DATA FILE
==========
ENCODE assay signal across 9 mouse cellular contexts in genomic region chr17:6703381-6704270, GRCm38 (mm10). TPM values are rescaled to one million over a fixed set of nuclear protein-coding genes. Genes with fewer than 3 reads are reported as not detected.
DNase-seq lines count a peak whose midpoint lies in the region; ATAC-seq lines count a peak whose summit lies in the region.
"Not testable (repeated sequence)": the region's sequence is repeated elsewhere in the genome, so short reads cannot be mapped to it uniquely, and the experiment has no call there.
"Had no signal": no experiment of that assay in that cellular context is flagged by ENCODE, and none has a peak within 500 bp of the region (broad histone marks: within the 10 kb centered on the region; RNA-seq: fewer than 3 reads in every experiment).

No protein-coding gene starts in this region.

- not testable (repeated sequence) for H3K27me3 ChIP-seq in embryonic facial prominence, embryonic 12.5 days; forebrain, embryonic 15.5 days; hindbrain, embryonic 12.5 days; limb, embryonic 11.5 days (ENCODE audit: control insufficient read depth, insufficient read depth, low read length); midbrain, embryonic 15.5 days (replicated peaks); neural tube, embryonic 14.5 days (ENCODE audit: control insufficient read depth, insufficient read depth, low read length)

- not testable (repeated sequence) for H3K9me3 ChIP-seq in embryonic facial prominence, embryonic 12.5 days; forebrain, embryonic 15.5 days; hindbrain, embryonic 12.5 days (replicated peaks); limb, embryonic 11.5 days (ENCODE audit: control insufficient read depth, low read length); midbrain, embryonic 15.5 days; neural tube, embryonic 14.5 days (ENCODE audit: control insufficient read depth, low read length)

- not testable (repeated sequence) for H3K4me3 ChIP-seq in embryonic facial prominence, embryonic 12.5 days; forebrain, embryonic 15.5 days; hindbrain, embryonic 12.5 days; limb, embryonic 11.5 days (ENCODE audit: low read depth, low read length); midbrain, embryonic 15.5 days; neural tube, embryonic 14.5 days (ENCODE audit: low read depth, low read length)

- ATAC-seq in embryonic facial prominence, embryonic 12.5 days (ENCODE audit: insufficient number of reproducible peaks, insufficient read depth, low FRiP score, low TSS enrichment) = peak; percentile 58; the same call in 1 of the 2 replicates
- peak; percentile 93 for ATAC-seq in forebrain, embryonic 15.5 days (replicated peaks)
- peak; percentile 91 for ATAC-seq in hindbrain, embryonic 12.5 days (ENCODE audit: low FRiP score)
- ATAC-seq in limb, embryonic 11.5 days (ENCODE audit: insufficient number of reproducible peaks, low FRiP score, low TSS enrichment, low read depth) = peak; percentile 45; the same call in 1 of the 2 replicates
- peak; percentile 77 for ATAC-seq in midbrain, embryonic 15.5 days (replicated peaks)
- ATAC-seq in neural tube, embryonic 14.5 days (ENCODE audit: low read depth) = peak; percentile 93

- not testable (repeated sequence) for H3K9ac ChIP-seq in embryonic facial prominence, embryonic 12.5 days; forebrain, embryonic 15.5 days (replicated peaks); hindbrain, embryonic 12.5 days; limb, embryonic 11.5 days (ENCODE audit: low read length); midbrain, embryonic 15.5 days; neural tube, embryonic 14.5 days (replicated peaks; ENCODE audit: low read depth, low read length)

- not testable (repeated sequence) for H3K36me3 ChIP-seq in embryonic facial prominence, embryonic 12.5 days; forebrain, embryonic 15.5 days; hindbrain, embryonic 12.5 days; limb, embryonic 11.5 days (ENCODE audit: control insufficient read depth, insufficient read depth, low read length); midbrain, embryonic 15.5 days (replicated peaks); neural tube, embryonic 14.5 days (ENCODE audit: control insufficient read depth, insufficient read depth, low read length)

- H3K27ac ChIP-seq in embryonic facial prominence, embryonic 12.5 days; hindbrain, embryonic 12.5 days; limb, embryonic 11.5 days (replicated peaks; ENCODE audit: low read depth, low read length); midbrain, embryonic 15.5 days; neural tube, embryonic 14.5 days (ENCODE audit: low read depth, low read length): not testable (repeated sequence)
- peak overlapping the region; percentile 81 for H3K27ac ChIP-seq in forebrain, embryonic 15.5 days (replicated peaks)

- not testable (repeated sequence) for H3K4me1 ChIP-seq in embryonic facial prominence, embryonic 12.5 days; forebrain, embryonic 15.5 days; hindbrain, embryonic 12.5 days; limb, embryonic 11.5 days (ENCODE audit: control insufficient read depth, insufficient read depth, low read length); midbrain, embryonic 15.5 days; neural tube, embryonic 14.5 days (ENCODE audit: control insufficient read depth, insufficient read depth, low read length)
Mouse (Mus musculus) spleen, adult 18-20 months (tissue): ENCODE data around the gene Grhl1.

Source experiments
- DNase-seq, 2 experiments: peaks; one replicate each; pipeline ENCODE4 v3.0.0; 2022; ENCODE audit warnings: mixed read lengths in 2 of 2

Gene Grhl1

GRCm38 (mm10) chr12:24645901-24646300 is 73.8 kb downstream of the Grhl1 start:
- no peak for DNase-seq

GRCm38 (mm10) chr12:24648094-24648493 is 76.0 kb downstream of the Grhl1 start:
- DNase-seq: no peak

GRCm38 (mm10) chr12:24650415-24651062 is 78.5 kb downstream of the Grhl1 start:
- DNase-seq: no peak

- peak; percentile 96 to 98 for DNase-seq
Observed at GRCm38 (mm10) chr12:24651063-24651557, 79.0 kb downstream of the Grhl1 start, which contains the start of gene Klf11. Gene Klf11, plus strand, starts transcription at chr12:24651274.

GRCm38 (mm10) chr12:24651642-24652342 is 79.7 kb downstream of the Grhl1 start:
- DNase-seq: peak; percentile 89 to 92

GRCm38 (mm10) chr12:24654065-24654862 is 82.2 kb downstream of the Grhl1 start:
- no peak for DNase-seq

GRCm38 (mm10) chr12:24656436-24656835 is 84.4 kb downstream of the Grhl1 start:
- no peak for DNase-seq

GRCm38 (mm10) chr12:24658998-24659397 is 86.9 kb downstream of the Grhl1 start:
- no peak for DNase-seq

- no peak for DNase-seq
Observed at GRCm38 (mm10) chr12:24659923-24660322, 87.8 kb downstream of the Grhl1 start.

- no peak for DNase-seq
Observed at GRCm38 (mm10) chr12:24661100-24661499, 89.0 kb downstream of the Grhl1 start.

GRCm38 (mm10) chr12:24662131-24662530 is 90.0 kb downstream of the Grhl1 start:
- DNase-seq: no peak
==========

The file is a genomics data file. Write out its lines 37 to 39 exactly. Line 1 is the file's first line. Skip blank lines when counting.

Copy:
- no peak for DNase-seq

GRCm38 (mm10) chr12:24658998-24659397 is 86.9 kb downstream of the Grhl1 start:
- no peak for DNase-seq